Galesburg Register-Mail from Galesburg, Illinois on September 11, 1963 · Page 22
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Galesburg Register-Mail from Galesburg, Illinois · Page 22

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Wednesday, September 11, 1963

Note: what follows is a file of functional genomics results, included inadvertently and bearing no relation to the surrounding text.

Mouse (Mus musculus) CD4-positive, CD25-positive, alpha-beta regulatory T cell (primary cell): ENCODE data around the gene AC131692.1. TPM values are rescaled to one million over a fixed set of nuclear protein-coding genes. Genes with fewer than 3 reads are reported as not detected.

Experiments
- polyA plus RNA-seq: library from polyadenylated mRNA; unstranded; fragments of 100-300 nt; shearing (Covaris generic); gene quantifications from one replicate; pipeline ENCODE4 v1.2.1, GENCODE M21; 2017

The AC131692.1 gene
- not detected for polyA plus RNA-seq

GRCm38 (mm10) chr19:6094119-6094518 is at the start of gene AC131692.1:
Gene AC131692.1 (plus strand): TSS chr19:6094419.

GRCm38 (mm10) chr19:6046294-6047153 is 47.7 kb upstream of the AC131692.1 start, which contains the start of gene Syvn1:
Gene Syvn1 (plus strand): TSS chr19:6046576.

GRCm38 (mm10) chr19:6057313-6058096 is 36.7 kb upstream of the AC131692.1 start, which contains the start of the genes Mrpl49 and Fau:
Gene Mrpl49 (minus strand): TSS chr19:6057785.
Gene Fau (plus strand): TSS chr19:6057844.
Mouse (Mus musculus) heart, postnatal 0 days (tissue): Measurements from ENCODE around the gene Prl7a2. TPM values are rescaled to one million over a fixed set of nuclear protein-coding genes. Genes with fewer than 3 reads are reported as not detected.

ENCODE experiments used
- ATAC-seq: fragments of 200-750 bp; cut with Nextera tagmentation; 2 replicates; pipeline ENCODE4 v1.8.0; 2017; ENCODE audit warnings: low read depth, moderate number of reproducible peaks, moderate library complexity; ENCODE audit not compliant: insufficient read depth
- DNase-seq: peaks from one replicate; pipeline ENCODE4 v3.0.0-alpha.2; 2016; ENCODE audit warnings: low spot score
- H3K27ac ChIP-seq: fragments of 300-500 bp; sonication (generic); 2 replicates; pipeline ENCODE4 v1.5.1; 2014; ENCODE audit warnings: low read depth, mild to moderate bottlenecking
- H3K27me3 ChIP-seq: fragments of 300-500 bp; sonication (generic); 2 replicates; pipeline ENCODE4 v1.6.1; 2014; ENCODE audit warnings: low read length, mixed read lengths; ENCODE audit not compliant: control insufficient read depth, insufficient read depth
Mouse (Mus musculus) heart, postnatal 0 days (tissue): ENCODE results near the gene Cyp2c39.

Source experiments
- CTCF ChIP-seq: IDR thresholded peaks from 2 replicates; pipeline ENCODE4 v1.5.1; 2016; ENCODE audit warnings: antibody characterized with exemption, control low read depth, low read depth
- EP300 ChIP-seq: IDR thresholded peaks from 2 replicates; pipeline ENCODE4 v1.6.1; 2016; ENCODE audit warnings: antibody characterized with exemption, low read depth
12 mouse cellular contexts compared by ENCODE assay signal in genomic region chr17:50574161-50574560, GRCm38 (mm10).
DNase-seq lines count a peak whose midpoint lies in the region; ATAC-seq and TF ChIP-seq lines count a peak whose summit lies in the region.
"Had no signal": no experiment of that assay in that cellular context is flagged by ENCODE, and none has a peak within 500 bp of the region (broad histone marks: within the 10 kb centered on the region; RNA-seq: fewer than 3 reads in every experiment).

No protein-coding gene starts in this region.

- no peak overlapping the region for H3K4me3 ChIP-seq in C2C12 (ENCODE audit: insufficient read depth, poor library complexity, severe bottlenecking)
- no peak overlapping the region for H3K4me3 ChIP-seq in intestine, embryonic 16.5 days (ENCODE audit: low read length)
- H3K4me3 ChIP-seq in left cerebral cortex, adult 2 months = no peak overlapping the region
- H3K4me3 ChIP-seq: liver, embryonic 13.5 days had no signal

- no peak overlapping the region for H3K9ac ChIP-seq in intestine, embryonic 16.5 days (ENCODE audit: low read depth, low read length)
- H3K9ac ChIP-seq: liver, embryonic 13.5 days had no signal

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Board Moves ement in To Fill Road MONMOUTH ftdlfttiiff total C6tt*tpondfnt m it. H si. Phont 734-4711 tot FOR MISSED COPIES PHONE 734-4121 light Super Post Before 6:30 MONMOUTH MONMOUTH Appointment of Medi Club an acting superintendent of high- I g% I frflVPYIf* 38 decided at Tuesday night's regular meeting to start seeking a replacement for superintendent of schools, the M years Warren Co* Joins Poster Competition MONMOUTH Illinois school grades one through invited to enter the pupils in eight are seventh annual food poster contest sponsored by Warren County Farm Bureau and the Illinois Agricultural Association. The Warren County Farm Bureau's women's committee met today to kick off the program. Mrs. Cleo Cannon and Mrs. Lyle Conway were in charge of the meeting held in the Prime Beef Room of the Colonial Hotel. More than 2.100 prizes will be given as awards. The top seven winners will receive trips to a recognition assembly at the IAA annual meeting in Chicago in November. County and district vinners will receive personalized walnut plaques and colorful award ribbons. More than 30,000 pupils entered the competition last year. Deadline Is Oct. 20 Deadline for submitting entries to the Warren County Farm Bureau office is Oct. 20. The contest is divided into three divisions, for pupils in first, second and third grades; and for seventh and eighth graders. The women's committee will call on each school in Warren County. Judging will be done by county and state committees and the top posters will be exhibited at the IAA annual meeting. -Brochures describing the contest are available t at the Farm Bureau office. The purpose of the contest is to stimulate interest among young people in eat- ins three proper meals a day. assistant director of admissions at Mundelein College in Chicago. The board will seek a man through regular channels, with definite qualifications required, with the hope of filling the vacancy as soon as possible. In the meantime Mr. Crafton will continue as superintendent on a part-time basis. In other business last night the establishment of a kindergarten room at Garfield school was approved. Mr. Crafton pointed out to the board there was an overload in most kindergarten classes. There are 206 children enrolled in the three kindergarten rooms now in operation. There are 66 youngsters in Willitts, 74 at Harding and 66 at Lincoln. In the six sessions now in progress this breaks down to 34V& pupils per room per session. Approval was also given by the board to investigate further the gifted child experimental program, Rev. William Butler of the Monmouth Council of Churches was present at the meeting to extend an invitation to the board to attend the special teacher recognition service, sponsored by the Council. The service will be held Sept. 29, at 7:30 p.m. in Grace U.P. Church. Mercer County GOP Fish Fry Set Saturday HENDERSON fry sponsored The er County Republican Cen- Committee will be held at I President, Jerry Union High Has Student Teachers BIGGSVILLE—Two Monmouth College students are doing student teaching . at Union High School during the fall term. Mariellen Armstrong, an English major from Chandlcrville, is teaching in the English Department under the supervision of Mrs. Naomi Dotson. Marilyn Kessinger, a Spanish major from Amboy, is teaching in the Spanish classes with Mrs. Amelita Murphy as supervisor. Students at Union High have chosen as their Student Council the Mercer County Fairground Saturday. Serving will be 5 to 8 p.m. and tickets may be purchased from members of the committee. John P. Dunn of near Aledo and Bert Nelson of North Henderson, are co-chairmen and other committee members are Vencil Miller, Matherville; Mrs. Charlotte, Geer md Henry Franson McCaw, Aledo. Mother of Twins Picnic Re-Set MONMOUTH — The Mother of Twins Club will hold its first an- ior from Biggsville. Jerry is the son of Mr. and Mrs. Edwin Johnson. He has been active in all school activities including all sports. He is a past member of the student council. Jerry won the student election. FHA Event Sept. 18 The annual Fall officers' training school of Section 9, Future America, will be held Sept. 18 at 4 p.m. at Northwestern High School, Sciota. The Training School will be highlighted with a word of welcome by the superintendent of Northwest Unit Schools, an account of the national convention by local and an outstanding will also delegates, speaker. The session nual picnic Sunday, Sept. 15, at I include an introduction of the old shelterhouse in Monmouth sec- and Park. This is the picnic that was postponed from an earlier date. Each family is asked to take basket dinner with table service, and serving will begin at 12:30 sharp. All families with multiple births are invited to attend. Approximately 300 Future Homemakers will be attending from OA cnVinnlR and four counties. Magazine Agency Pleads Guilty •The To Obscenity ROCK ISLAND, 111. (AP>- Jlock Island News Agency has pleaded guilty to charges of selling obscene magazines. The plea was entered Tuesday In Rock Island County Court before Judge Conway Span ton. The obscenity charges were placed after the agency sold a number of magazines to a deputy sheriff. Similar charges are pending against a vice president of the Rock Island News Agency, and owners and an employe of a Rock Island tavern, Kirkwood Branch Library Adds Editions KIRKWOOD — One hundred books were received in the book exchange Saturday at Kirkwood Branch library. Among them was a new Rand McNally Cosmopolitan World Adas. Non-fiction included "Stars, Men and Atoms," "Tall Tale of America" and biographies on Einstein, Ernest Hemingway and Albert Schweitzer. Novels included the old favorite "Rebecca" by Daphne DuMaurier, "Cortes and Marina" by Edison Marshall, "Portrait in Brownstone" by Louis Auchincloss and "The Far Side of Home" by Maggie Davis. Also included were a number of mysteries, westerns and romances. Fifty of the books were for young people of all ages with an especially good selection for boys and girls of junior high age. ways for Warren County, and arrangements looking toward filling the vacant position permanently, were among items of business at a regular meeting of the Board of Supervisors held Tuesday in the courthouse. The position Was left vacant when Lester Smith resigned last week because of illness. Yesterday the board appointed Russell Carlson of Monmouth acting superintendent. A time limit of Nov. 15 was set by the board for filing of formal applications for appointment to the office of county superintendent of highways. Applications are to be filed in the office of the county clerk. In other business transacted during the afternoon session^ the board approved a resolution providing for $75,000 for maintenance of county roads for 1064. They approved awarding contracts to Swords & Dietz in the amount of $20,448.07 and Prfnceville Stone Co. in the amount of $78,229.11 for improvement of ihe road from Fairview Center Church to Berwick. The bridge aid petition was approved for Berwick, Coldbrook, Ellison, Hale, Kelly, Spring Grove, Swan and Greenbush townships. The total cost of bridge aid projects is $36,756.14, with the county's share of the cost $18,378.07. Extend Review Deadline A resolution was passed for extension of time for the Board of Review so that complaints may be filed and heard on the assessments of Monmouth Township af- tef completion and publication of assessment lists. The audit reports of the state covering motor fuel tax and township motor fuel tax funds were accepted and placed on file. The board also approved town road and bridge tax levies for all townships. The board ordered names of election judges for the next two years be submitted to the county clerk for confirmation. Names of judges were filed by the chairman of each county central committee. Names were selected for the 10 per cent jury list to fill the jury box with 300 names as ordered by the circuit judge. The next meeting of the board will be Dec 10. In the morning session, reports of Mi's. Ruth Munson, juvenile probation officer, and Mrs. Paul Rochotte, R. N. f were heard. Mrs. Munson reported that two wards in homes of relatives were released from court jurisdiction and placed in their own homes; two wards in their own homes reached the age of 18, were graduated from high school and were released from jurisdiction; one ward in an institution was released; two children were made wards of the court and placed in foster homes; two children were placed in foster homes for the Circuit Court and three children were supervised in their own home for the Circuit Court. As of Sept. 1, there were 15 wards in foster homes; 12 wards were in tbeir own homes and five wards were in institutions. Thirty- two wards were under supervision of the juvenile probation officer. Mr " A 25 professional calls and 21 home calls were made from June 1 to Sept. 1. Two patients were admitted to tuberculosis sanatoriums and two were dismissed in the last three months. One patient was admitted to the Rock Island County Tuberculosis Sanatorium Aug. 3, and is still receiving treatment there. One patient was admitted to the Peoria Municipal Tuberculosis Sanatorium on July 15, for examination and treatment and released on Aug. 27, as non-T. B. and was then admitted to a hospital in Peoria for surgery. Tito Entertains Premier Kadar Committee Holds Bill Of Hungary BELGRADE, Yugoslavia (AP) ^-President dinner Tuesday night in his bunting et Karadjordjevo, north of for Premier Janos Kadar of gary WASHINGTON (UPI) Alleged Crime Leader Fails To Get Retrial KANSAS CITY, Kan. (AP) Joseph A.uippa, a reputed member of the Chicago crime syndicate, has been denied a new trial on a charge of illegal possession and transportation of doves. Auippa was arrested in 1962 at his Elmhurst, 111., home when 563 slain mourning doves were found A dis- I in his automobile trunk. The birds Commwtist lid toasts stressing the strength #oiag of frioadly relation charge petition was filed Tuesday to wrest from the House Veterans Affairs Committee a bill which would give most World War I veterans $100-a-month pensions. The Kennedy administration opposes the bill, as did the Eisenhower administration when similar legislation was proposed. were allegedly shot near Pittsburg, Kan. He was fined $1,000 and sentenced to three months in jail Aug, 22 by Judge Arthur J. Stanley in U.S. District Court. After Judge Stanley denied a new trial Tuesday, his attorney said an appeal would be made to the 10th Circuit Court of Appeals. MEDIA— The immunity Club will meet Wednesday night, Sept. 18 at the church. The One Charged In Collision MONMOUTH Miss Nina L. Missionary Society will | Carlson of 212 N. D St. was ar- meet Thursday with Miss Char lene Baldwin. Leaders are Miss rested Tuesday at 11:30 p .m. for Elna Erickson and Mrs. Bar- failure to yield the right-of-way. nett. Miss Carlson's car collided with an auto driven by Everett D. Mr. and Mrs. Don Frakes had Selht 19| of m w< Fourth Ave at the intersection of South First Street and East First Avenue. Miss Carlson was to have a hearing in police court later today. as weekend guests his parents, Mr. and Mrs. Marion Frakes of Viola. Mrs. Ralph Newman, Marlcne Van Arder and and Karen Gibb of Biggsville visited last week in St. Louis. Mr. and Mrs. Emory Cavins called on his sister, who Mrs. baby Saturday Mrs, Lenna on Schneider, a patient in the Burlington Hos pital and spent the evening with their son Donald and family in Burlington. Chuck Pogue, who had spent the last month at his home here, returned to his duties at Columbia, Mo., University Monday. Recent callers in the Harold Graham home were a brother and wife, Mr. and Mrs. Howard Graham of Monmouth and a sister, Mrs. Lois Baird and husband of Birmingham, Ala. Mr. and Mrs. Creigh Hemminger and Mr. and Mrs. Earl Taylor, Craig and Debbie were Sunday dinner guests of Mr. and Mrs. Clem Perrine in Bushnell. Mr. and Mrs. Charles Powers and Kim spent Sunday with his parents, Mr. and Mrs. Paul Powers near Herman. Mr. and Mrs. John Flynn of Knoxville were recent visitors of their son-in-law and daughter and family, Mr. and Mrs. Ora Reid on their way to a vacation in the Southwest. Mrs. Emma Roseberry and Mrs. Carolyn Roberts of Galesburg were recent supper guests in the Mrs. Ralph Newman home. Mr. and Mrs. Berner Peterson of Monmouth and Mr. and Mrs. Einer Larson of Chicago were recent visitors of Mrs. Edythe Flatt. Mrs. Bertha Keener of Stronghurst spent Sunday in the Chuck White home. Chapter to Have 1 1 Representatives At State Meeting MONMOUTH — Representatives of the Warren County Red Cross Chanter will be other Chapter will be joining chapters throughout Illinois at the annual state conference is the Hilton Inn at North Aurora. This event will open shortly after noon on Sept. 20, and will continue through a luncheon the following day. Ramone S, Eaton, American National Red Cross vice president will speak at the banquet on Friday night. He will have just returned from International Headquarters at Geneva, Switzerland. Reservations, to be made through the local chapter, are necessary for the banquet and luncheon. Information and forms are available at the Red Cross rooms, Room 5, above the National Bank Building. At Saturday's luncheon miral Howard A, Yeager, Commandant of the Ninth Naval District will address the group. He, too, will be a most interesting speaker. Ad- MONMOUTH HOSPITAL NOTES Bom Monday — Boy to Mr. and Mrs. John Phillips, Alexis. Admitted Monday — Mrs. Lottie Knox, Monmouth. Dismissed Monday — Mrs. Leslie Blackman and baby, Aledo; Mrs. Addie Killey, Monmouth. DRAMATIC—As Arthur R. Noriega, 35-year-old gas station attendant, lay dying on the sidewalk at South Gate, Calif., he pulled a pencil from his pocket and scribbled a description of an auto and its license number on a pant leg. A short time later police spotted the car and after a blazing gun battle captured two men who were charged with having killed Noriega during a holdup. UNIFAX m iiiii LEGIONNAIRES DONATE JUICE—Gallons of fruit juice—150 cans of were delivered to the Knox County Red Cross Regional Blood Center Tuesday by officials of the Ralph M. Noble Post, American Legion, of Galesburg. Legionnaires responded to a Red Cross plea for 10# fruit juice cans from civic and service groups in connection with the 100th anniversary of the International Red Cross. Legionnaires exceeded the plea by donating 150 cans. Commander Carl S. Hearrington (left) and Adjutant Dale E. Swanson presented the cans to Mrs. Louise Willis, deputy nurse assistant administrator at the blood center. Psychologist Is N. Henderson PTA Speaker NfYRTW TTONDERSON — Par-»more important to satisfy emo-, mosphere for their children anc NORTH HENDERSON ents and teachers of North Henderson were told last night that their ability to provide a favorable emotional environment is the most important factor in insuring good mental health for the community's children. Talking to the North Henderson Grade School Parent-Teachers Association about "Mental Health and Your Children," Dr. James D. Wang, a staff psychologist at Galesburg State Research Hospital, stressed the importance of satisfying the emotional needs of children, which may be easily neglected under the pressures of today. Parents Are Pattern Dr. Wang pointed out that, because of the home environment, "The mental health of the children is the mental health of the parents/ 1 Stressing the relation of emotional security to financial security, he said that, "it is much One of Two Men Is Released in Unusual Case more important to satisfy emotional needs than just physical needs." Including the teachers in their role as ' 'school-time parents,' 1 Dr. Wang offered the group his suggestions to aid them in maintaining a healthy emotional at- CHICAGO (AP) The Justice Department has dropped charges against one of two men accused of trying to detour money dropped into a bank's night depository. The government Tuesday told Judge Hubert E. Will of U.S. District Court it lacked evidence, and Will dropped attempted bank theft charges against Sante (Sam) Scalzitti, 31, of Chicago. The charges remain against Vincent W, Rizzo, who faces trial Oct. 1. In the attempted larceny Nov. 30, someone placed a basket out of sight inside the night depository of the State Bank of Lombard. The basket could be retrieved by means of a long metal rod which was taped to the inside of the slot. Altona Visit Is on Schedule For Patients ALTONA Patients at a Jury Deliberates LOS ANGELES (UPI)-A jury of nine men and three women was expected to begin deliberations today on whether the convicted killers of policeman Ian Campbell will die in the state gas chamber or be imprisoned for life. Ex-convicts Gregory Powell, 30, and Jimmy Lee Smith, 32, were convicted earlier by the same jury of first-degree murder in the kidnap-slaying of the officer, who was shot down in an onion field near Bakersfield, Calif., last March 10. Galesburg hospital plan to repay a Sept. 9 visit made by an Altona church group. Next month, 38 patients on Ward C-22 at Galesburg State Research Hospital will take the bus to Altona where they will be party guests of the Mary-Martha and Rachel Circles of members of the Immanuel Lutheran Church. Seven members of the two circles were in Galesburg Monday for a party at Research Hospital celebrating their second anniversary of participation in the Volunteer Services Program there. Celebrating with' Ward C -22 were Mrs. Gale Adams, Mrs. Ruth Johnson, Mrs. Kenneth Nelson, Miss Lillie Nelson. Mrs. Harley Olson, Mrs. Carl Swanson and Mrs. Dora, May Tetzloff, all of Altona. mosphere for their children and students. He suggested that they be frank, sincere to themselves, and face the realities of life. To be friendly to all; especially in the neighborly sense, but also to develop a friendly attitude to people everywhere. He added that parents must be flexible in their thinking and in their behavior to cope successfully with the problems of everyday living in a way that will best provide a healthy home environment Faith Is Essential Concluding, he said that, "baste to the emotional security of all is the requirement that we have faith in our value system, and in the moral standards which are built into it." Club Operator Shot to Death In Automobile EAST ST. LOUIS, 111. (upj) A night club operator was found shot to death in his 1962 Cadillac Tuesday night in what police called a gangland style slaving. St. Clair County sheriff's deputies said William (Scotty) Scott 47, was killed Californian Is Honored At Oquawka OQUAWKA - Mr. and Mrs. Chet Stotts spent an evening in the home of his son Charles and family, where the families of Stotts gathered in honor of Stotts' daughter, Mrs. Kenneth Dixon, and husband, who had arrived from Castro Valley, Calif., for a visit. bullets But it had been little. utNe AgOu ti (Reg, U.S. Pat. Off.) By GAYLORD P, GODWIN WASHINGTON (UPI)—The output of American agriculture this year is likely to be record high. The Agriculture Department's September crop report Tuesday showed that field crop production this year already has equaled the record output of 1960 and 1962. Given favorable weather for the remainder of this growing season and normal harvest conditions, the field crop output easily could reach a new peak. But without a late season increase in field crop output, the total, a 1 1 -crop production likely will sei a new record. Livestock production this year already is 'year's crop was corn. The de rs New Peak above that of any other year. The 1963 livestock output combined with field crop production is expect to be the largest outpouring of food, feed, and fiber in history. The crop production index now stands at 103 per cent of the 195759 average. The same percentage was reached in 1960 and 1962. Aiding the large volume now in sight was an increase during August in the composite yield per acre index covering 28 major crops. The composite yield now is 112 per cent of the 1957-59 average, and equal to the record set a year ago. The big record setter in this partment estimated production of this key livestock feed at a record 3.94 billion bushels, which surpassed the previous high of 3.91 billion bushels in 1960. The corn crop this year was grown on 60.8 million acres, whereas the five-year average acreage was 65.7 million acres. A record yield of 64,7 bushels an acre helped roll up the record output. The average yield in 1957-61 was only 54.1 bushels an acre. was killed by three fired at close range. Authorities would say reported that Scott, who operated Club 88 in East St. Louis, told police he was going to carry a gun because his life had been threatened. Authorities also said Scott had been an associate of a man whose legs were blown off in a bombing some time ago. Detroit Police Win First in Pistol Matches PUTNAMVILLE, Ind. The Detroit (AP) •lice team won the A Division 22-caliber competition on the first day of the 17th annual Indiana State Police invitational pistol matches Tuesday, The Detroit squad fired 40 bulls- eyes. Runnersup were Michigan and Illinois State Police. Electorate May Think Senator Is Inactive Mrs. William Rucker and Mrs. Virginia Dyson, of Detroit, Mich., spent a couple of days with the former's aunt, Mrs, James Turner, and Mr. Turner. Mr, and Mrs. Perry Stoneking have returned home from Aurora, where they visited her brother and family. They were accompanied by Mr. and Mrs. Virgil Elliott of Lake Bracken, near Galesburg. Mr. and Mrs. George Thye visited over Labor Day weekend with Mr. and Mrs. Travis Majors in Freeman, Mo. Weekend guests of Mrs. Alma Noland and daughter Eileen were Mr. and Mrs. Alfred Brother of Mooresville, Ind. Visitors of Mr. and Mrs. Edward Dunn over the weekend were her sister. Mrs. E. M. Bergmann, and husband of Chicago. Mr. and Mrs. Bill H. Sullivan are the parents of a son born at Monmouth Hospital Wednesday, Greg Carlson, who is employed in Omaha, Neb., spent Labor Day weekend with his parents. Mr. and family. Mr. and Mrs. Vincent Reed of Chester Springs, Pa., spent a recent day with Clint Welch and Mr. and Mrs. Fred Welch. Other visitors in the Welch homes were Mr, and Mrs. Mell Moody and Mr, and Mrs. Fred Hutchinson, of Monmouth. Recent visitors of Mr. and Mrs. Obie Ard were Mr. and Mrs. E. Villers of LaSalle. parents, and Mrs. Vincent Carlson, WASHINGTON (AP) Sen. Albert Gore, D Tenn., who is up for re-election next year, admitted today he was jolted when he received a membership application Another record breaker was i blank from an organization for re- soybeans, which weighed in with tired persons. more than 728 million bushels, up 8 per cent from 1962 and 29 per cent above average. "If they send me another one," he vowed, "I'll have them investi- | gated/ 1 Bell Saves Morgan JACKSON, Miss. (UPI) Charles Ray Morgan, 23, was undergoing a final physical exam* ination for induction into the Army Tuesday when a sergeant pulled him out of the line of draftees. "You don't go, you're married," the sergeant told Morgan, a husband of eight months duration, and cited President Kenneday' s order exempting married men from the draft. "That's saved by the bell, isn't lit?" Morgan said. •